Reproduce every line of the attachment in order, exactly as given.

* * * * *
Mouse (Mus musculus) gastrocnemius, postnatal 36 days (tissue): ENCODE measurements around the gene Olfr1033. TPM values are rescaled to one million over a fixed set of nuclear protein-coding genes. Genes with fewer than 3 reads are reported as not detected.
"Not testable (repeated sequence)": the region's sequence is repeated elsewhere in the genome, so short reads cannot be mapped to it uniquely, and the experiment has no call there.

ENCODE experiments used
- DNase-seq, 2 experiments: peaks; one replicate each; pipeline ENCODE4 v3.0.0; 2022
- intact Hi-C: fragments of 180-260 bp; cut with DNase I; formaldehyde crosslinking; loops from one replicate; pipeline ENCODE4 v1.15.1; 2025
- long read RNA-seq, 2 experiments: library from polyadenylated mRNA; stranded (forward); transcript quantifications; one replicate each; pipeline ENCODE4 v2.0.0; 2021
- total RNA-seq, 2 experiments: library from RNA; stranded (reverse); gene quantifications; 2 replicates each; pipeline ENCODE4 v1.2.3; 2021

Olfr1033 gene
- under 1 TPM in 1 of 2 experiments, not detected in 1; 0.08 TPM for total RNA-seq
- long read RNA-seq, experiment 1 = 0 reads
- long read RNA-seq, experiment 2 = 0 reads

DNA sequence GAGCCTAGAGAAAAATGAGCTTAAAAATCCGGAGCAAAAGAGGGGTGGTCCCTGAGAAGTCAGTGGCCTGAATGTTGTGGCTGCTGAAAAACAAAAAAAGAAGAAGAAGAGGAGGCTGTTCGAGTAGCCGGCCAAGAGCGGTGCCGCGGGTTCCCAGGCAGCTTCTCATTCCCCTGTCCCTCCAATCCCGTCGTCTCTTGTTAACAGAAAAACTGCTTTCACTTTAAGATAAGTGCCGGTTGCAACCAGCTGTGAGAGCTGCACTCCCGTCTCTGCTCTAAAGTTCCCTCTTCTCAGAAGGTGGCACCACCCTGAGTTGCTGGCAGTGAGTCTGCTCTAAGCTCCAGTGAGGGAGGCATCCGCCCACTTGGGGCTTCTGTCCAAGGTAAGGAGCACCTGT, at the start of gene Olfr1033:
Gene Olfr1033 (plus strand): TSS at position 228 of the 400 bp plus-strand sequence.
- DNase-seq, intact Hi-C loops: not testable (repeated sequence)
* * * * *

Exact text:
Mouse (Mus musculus) gastrocnemius, postnatal 36 days (tissue): ENCODE measurements around the gene Olfr1033. TPM values are rescaled to one million over a fixed set of nuclear protein-coding genes. Genes with fewer than 3 reads are reported as not detected.
"Not testable (repeated sequence)": the region's sequence is repeated elsewhere in the genome, so short reads cannot be mapped to it uniquely, and the experiment has no call there.

ENCODE experiments used
- DNase-seq, 2 experiments: peaks; one replicate each; pipeline ENCODE4 v3.0.0; 2022
- intact Hi-C: fragments of 180-260 bp; cut with DNase I; formaldehyde crosslinking; loops from one replicate; pipeline ENCODE4 v1.15.1; 2025
- long read RNA-seq, 2 experiments: library from polyadenylated mRNA; stranded (forward); transcript quantifications; one replicate each; pipeline ENCODE4 v2.0.0; 2021
- total RNA-seq, 2 experiments: library from RNA; stranded (reverse); gene quantifications; 2 replicates each; pipeline ENCODE4 v1.2.3; 2021

Olfr1033 gene
- under 1 TPM in 1 of 2 experiments, not detected in 1; 0.08 TPM for total RNA-seq
- long read RNA-seq, experiment 1 = 0 reads
- long read RNA-seq, experiment 2 = 0 reads

DNA sequence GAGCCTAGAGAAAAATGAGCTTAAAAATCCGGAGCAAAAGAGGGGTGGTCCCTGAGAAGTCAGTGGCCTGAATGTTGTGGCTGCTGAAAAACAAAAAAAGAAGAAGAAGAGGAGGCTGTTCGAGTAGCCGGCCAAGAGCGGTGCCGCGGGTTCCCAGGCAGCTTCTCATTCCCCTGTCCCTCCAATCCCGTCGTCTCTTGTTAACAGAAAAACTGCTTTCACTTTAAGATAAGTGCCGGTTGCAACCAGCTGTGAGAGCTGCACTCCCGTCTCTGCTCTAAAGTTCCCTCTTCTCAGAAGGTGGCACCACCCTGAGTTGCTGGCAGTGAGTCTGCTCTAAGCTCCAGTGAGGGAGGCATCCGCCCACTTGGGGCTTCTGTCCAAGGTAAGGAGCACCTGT, at the start of gene Olfr1033:
Gene Olfr1033 (plus strand): TSS at position 228 of the 400 bp plus-strand sequence.
- DNase-seq, intact Hi-C loops: not testable (repeated sequence)